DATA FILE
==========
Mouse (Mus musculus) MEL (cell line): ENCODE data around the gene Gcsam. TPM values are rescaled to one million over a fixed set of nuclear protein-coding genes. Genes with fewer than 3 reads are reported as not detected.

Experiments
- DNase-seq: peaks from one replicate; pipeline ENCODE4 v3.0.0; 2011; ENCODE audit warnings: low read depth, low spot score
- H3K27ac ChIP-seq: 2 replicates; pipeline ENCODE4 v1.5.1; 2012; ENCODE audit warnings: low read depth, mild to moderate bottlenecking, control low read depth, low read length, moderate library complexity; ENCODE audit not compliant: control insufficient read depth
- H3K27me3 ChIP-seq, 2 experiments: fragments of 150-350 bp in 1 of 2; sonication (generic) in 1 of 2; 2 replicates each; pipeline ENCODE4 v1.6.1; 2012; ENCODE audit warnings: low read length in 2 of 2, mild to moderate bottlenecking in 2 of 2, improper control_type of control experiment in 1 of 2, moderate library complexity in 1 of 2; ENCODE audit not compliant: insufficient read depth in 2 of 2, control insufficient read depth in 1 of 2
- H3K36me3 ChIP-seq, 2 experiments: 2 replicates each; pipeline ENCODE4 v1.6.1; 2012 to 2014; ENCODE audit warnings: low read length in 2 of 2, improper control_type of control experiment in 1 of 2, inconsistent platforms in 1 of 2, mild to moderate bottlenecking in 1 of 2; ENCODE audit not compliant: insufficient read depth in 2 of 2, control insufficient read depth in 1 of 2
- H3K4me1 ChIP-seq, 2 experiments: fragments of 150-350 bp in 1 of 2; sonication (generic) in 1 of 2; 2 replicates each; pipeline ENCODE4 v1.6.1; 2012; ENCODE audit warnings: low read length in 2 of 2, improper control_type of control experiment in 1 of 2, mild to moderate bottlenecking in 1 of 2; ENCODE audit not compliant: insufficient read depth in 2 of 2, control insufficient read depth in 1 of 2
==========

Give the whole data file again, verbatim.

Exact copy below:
Mouse (Mus musculus) MEL (cell line): ENCODE data around the gene Gcsam. TPM values are rescaled to one million over a fixed set of nuclear protein-coding genes. Genes with fewer than 3 reads are reported as not detected.

Experiments
- DNase-seq: peaks from one replicate; pipeline ENCODE4 v3.0.0; 2011; ENCODE audit warnings: low read depth, low spot score
- H3K27ac ChIP-seq: 2 replicates; pipeline ENCODE4 v1.5.1; 2012; ENCODE audit warnings: low read depth, mild to moderate bottlenecking, control low read depth, low read length, moderate library complexity; ENCODE audit not compliant: control insufficient read depth
- H3K27me3 ChIP-seq, 2 experiments: fragments of 150-350 bp in 1 of 2; sonication (generic) in 1 of 2; 2 replicates each; pipeline ENCODE4 v1.6.1; 2012; ENCODE audit warnings: low read length in 2 of 2, mild to moderate bottlenecking in 2 of 2, improper control_type of control experiment in 1 of 2, moderate library complexity in 1 of 2; ENCODE audit not compliant: insufficient read depth in 2 of 2, control insufficient read depth in 1 of 2
- H3K36me3 ChIP-seq, 2 experiments: 2 replicates each; pipeline ENCODE4 v1.6.1; 2012 to 2014; ENCODE audit warnings: low read length in 2 of 2, improper control_type of control experiment in 1 of 2, inconsistent platforms in 1 of 2, mild to moderate bottlenecking in 1 of 2; ENCODE audit not compliant: insufficient read depth in 2 of 2, control insufficient read depth in 1 of 2
- H3K4me1 ChIP-seq, 2 experiments: fragments of 150-350 bp in 1 of 2; sonication (generic) in 1 of 2; 2 replicates each; pipeline ENCODE4 v1.6.1; 2012; ENCODE audit warnings: low read length in 2 of 2, improper control_type of control experiment in 1 of 2, mild to moderate bottlenecking in 1 of 2; ENCODE audit not compliant: insufficient read depth in 2 of 2, control insufficient read depth in 1 of 2